Data Science

Logistic Regression in Python

Logistic regression is a machine learning classification algorithm. Logistic regression is also similar to linear regression. But the main difference between logistic regression and linear regression is that the logistic regression output values are always binary (0, 1) and not numeric. The logistic regression basically creates a relationship between independent variables (one or more than one) and dependent variables. The dependent variable is a binary variable which has mostly two cases:

  • 1 for true or
  • 0 for false

The key importance of Logistic Regression:

  1. The independent variables must not be multicollinearity; if there is some relationship, then it should be very little.
  2. The dataset for the logistic regression should be large enough to get better results.
  3. Only those attributes should be there in the dataset, which has some meaning.
  4. The independent variables must be according to the log odds.

To build the model of the logistic regression, we use the scikit-learn library. The process of the logistic regression in python is given below:

  1. Import all the required packages for the logistic regression and other libraries.
  2. Upload the dataset.
  3. Understand the independent dataset variables and dependent variables.
  4. Split the dataset into training and test data.
  5. Initialize the logistic regression model.
  6. Fit the model with the training dataset.
  7. Predict the model using the test data and calculate the accuracy of the model.

Problem: The first steps are to collect the dataset on which we want to apply the Logistic Regression. The dataset which we are going to use here is for the MS admission dataset. This dataset has four variables and out of which three are independent variables (GRE, GPA, work_experience), and one is a dependent variable (admitted). This dataset will tell whether the candidate will get admission or not to a prestigious University based on their GPA, GRE, or work_experience.

Step 1: We import all the required libraries which we required for the python program.

Step 2: Now, we are loading our ms admission dataset using the read_csv pandas function.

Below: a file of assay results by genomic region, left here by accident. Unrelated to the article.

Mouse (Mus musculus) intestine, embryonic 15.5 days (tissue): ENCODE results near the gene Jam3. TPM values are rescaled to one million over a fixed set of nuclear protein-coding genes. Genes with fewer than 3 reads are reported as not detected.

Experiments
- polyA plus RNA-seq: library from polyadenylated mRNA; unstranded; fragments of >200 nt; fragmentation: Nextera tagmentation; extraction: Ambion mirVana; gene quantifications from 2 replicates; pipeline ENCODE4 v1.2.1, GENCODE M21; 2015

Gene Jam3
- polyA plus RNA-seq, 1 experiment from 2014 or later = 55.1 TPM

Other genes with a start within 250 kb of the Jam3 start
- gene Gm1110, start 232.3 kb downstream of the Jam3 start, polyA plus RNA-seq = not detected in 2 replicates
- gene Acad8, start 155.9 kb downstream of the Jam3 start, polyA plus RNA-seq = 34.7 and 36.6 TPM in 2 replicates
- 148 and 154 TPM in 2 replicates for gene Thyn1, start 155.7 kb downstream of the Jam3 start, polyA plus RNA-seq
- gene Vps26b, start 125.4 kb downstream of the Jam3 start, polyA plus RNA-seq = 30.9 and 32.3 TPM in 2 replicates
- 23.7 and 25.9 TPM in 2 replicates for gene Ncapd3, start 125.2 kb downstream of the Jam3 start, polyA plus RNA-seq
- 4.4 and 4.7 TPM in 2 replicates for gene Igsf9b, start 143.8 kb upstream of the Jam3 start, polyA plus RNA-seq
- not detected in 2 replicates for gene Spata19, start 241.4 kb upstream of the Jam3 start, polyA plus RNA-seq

Step 3: The dataset looks like below:

Step 4: We check all the columns available in the dataset and then set all independent variables to variable X and dependent variables to y, as shown in the below screenshot.

Step 5: After setting the independent variables to X and the dependent variable to y, we are now printing here to cross-check X and y using the head pandas function.

Step 6: Now, we are going to divide the whole dataset into training and test. For this, we are using the train_test_split method of sklearn. We have given 25% of the whole dataset to the test and the remaining 75% of the dataset to the training.

Step 7: Now, we are going to divide the whole dataset into training and test. For this, we are using the train_test_split method of sklearn. We have given 25% of the whole dataset to the test and the remaining 75% of the dataset to the training.

Then we create the Logistic Regression model and fit the training data.

Step 8: Now, our model is ready for prediction, so we are now passing the test (X_test) data to the model and got the results. The results show (y_predictions) that values 1 (admitted) and 0 (non admitted).

Step 9: Now, we print the classification report and the confusion matrix.

The classification_report shows that the model can predict the results with an accuracy of 69%.
The confusion matrix shows the total X_test data details as:
TP = True Positives = 8
TN = True Negatives = 61
FP = False Positives = 4
FN = False Negatives = 27

So, the total accuracy according to the confusion_matrix is:

Accuracy = (TP+TN)/Total = (8+61)/100 = 0.69

Step 10: Now, we are going to cross-check the result through print. So, we just print the top 5 elements of the X_test and y_test (actual true value) using the head pandas function. Then, we also print the top 5 results of the predictions as shown below:

We combine all three results in a sheet to understand the predictions as shown below. We can see that except for the 341 X_test data, which was true (1), the prediction is false (0) else. So, our model predictions work 69%, as we have already shown above.

Step 11 : So, we understand how the model predictions are done on the unseen dataset like X_test. So, we created just a randomly new dataset using a pandas dataframe, passed it to the trained model, and got the result shown below.

The complete code in python given below:

The code for this blog, along with the dataset, is available at the following link
https://github.com/shekharpandey89/logistic-regression

About the author

Shekhar Pandey